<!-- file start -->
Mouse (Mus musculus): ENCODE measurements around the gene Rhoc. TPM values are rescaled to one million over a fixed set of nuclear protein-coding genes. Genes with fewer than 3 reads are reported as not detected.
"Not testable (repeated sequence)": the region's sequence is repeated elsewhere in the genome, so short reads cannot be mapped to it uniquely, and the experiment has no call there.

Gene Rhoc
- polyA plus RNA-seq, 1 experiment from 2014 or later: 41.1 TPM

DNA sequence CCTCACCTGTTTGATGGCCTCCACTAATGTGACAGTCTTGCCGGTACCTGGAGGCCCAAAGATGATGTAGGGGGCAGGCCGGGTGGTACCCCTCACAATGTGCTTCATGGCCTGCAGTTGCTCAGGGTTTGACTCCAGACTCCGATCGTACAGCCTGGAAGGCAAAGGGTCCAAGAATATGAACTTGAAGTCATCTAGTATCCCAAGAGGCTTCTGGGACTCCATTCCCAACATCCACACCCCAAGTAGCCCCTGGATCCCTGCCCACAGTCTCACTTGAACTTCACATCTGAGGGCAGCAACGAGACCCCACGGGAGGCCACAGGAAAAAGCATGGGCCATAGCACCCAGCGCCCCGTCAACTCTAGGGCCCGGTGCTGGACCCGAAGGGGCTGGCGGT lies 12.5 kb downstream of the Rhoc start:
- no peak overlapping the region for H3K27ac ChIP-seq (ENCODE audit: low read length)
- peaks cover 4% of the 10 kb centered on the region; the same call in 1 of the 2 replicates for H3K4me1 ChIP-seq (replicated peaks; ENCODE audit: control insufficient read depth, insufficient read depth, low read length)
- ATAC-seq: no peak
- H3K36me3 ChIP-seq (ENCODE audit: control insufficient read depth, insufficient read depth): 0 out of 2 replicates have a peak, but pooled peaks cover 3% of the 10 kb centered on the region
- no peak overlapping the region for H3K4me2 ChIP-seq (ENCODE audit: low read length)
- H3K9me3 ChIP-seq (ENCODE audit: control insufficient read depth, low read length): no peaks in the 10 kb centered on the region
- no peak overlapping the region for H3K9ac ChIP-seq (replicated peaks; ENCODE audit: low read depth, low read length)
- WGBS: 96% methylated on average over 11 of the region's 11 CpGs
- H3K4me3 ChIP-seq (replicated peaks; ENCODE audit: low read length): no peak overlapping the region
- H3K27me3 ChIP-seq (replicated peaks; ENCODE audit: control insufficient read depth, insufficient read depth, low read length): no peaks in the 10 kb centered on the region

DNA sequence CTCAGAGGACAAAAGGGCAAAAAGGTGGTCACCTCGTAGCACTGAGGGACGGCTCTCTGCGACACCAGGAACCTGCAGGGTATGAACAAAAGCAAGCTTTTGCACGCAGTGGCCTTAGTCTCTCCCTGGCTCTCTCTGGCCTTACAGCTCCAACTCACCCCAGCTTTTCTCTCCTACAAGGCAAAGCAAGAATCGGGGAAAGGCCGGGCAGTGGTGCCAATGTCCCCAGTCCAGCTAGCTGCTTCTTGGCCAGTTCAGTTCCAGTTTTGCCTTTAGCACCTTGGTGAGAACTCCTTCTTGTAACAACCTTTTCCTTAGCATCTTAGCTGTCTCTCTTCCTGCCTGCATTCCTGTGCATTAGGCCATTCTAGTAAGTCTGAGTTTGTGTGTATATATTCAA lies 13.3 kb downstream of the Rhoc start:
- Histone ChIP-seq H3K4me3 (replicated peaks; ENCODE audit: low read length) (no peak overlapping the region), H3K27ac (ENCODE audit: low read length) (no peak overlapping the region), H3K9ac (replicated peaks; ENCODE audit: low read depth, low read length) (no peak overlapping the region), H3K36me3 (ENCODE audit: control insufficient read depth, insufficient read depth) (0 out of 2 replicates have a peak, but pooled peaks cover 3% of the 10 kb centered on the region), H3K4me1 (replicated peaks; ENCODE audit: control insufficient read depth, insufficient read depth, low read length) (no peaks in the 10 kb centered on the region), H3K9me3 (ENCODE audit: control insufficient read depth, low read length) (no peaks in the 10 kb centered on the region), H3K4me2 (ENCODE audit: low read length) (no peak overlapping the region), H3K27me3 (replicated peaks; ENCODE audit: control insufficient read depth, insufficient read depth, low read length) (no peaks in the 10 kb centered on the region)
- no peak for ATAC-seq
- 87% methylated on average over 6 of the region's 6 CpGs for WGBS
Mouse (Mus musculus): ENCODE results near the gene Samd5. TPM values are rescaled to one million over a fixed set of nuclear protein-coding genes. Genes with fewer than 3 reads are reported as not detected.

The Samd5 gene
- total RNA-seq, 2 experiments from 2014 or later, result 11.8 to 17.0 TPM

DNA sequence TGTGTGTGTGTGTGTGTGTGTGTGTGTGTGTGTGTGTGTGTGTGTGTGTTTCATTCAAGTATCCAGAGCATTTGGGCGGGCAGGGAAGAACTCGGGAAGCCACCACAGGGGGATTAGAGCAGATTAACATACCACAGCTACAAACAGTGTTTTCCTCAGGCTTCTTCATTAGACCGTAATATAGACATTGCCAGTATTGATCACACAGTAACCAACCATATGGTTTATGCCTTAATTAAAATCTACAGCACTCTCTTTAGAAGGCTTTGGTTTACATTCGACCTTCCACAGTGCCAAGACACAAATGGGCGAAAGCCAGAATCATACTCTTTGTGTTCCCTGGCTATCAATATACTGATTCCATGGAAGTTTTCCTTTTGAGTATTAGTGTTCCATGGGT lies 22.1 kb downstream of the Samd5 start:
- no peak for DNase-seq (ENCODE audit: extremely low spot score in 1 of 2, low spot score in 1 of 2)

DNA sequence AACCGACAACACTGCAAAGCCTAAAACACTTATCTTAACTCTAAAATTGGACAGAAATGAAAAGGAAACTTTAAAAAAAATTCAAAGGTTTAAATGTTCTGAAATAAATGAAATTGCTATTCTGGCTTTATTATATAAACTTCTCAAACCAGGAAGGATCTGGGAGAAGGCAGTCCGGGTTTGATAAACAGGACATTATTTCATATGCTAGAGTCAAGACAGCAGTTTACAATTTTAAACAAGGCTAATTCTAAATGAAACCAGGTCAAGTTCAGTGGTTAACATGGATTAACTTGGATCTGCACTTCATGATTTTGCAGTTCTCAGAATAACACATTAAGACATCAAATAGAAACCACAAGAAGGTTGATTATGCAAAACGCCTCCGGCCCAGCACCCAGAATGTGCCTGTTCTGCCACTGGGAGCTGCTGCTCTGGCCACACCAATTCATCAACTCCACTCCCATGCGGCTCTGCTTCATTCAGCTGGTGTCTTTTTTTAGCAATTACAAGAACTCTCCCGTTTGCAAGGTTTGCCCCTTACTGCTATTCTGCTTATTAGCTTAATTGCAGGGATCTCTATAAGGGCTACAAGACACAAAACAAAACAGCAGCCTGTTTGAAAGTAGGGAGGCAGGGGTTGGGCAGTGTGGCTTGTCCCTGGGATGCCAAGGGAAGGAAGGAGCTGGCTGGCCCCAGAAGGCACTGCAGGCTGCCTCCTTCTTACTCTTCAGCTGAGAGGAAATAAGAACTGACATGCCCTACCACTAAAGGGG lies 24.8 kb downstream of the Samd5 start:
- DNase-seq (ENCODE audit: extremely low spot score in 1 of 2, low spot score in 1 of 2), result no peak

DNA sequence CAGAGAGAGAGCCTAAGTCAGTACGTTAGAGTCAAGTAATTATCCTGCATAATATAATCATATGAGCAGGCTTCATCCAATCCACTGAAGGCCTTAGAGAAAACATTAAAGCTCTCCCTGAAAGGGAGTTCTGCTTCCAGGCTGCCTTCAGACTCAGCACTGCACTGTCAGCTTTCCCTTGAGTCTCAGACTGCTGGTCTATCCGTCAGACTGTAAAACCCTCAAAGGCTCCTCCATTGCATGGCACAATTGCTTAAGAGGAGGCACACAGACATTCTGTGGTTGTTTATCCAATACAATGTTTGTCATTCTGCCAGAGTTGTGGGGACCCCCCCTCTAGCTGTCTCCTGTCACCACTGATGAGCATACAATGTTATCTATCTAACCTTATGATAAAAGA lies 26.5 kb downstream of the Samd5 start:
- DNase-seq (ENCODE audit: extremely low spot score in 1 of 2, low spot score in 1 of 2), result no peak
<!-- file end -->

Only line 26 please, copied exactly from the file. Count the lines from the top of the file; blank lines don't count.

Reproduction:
- DNase-seq (ENCODE audit: extremely low spot score in 1 of 2, low spot score in 1 of 2), result no peak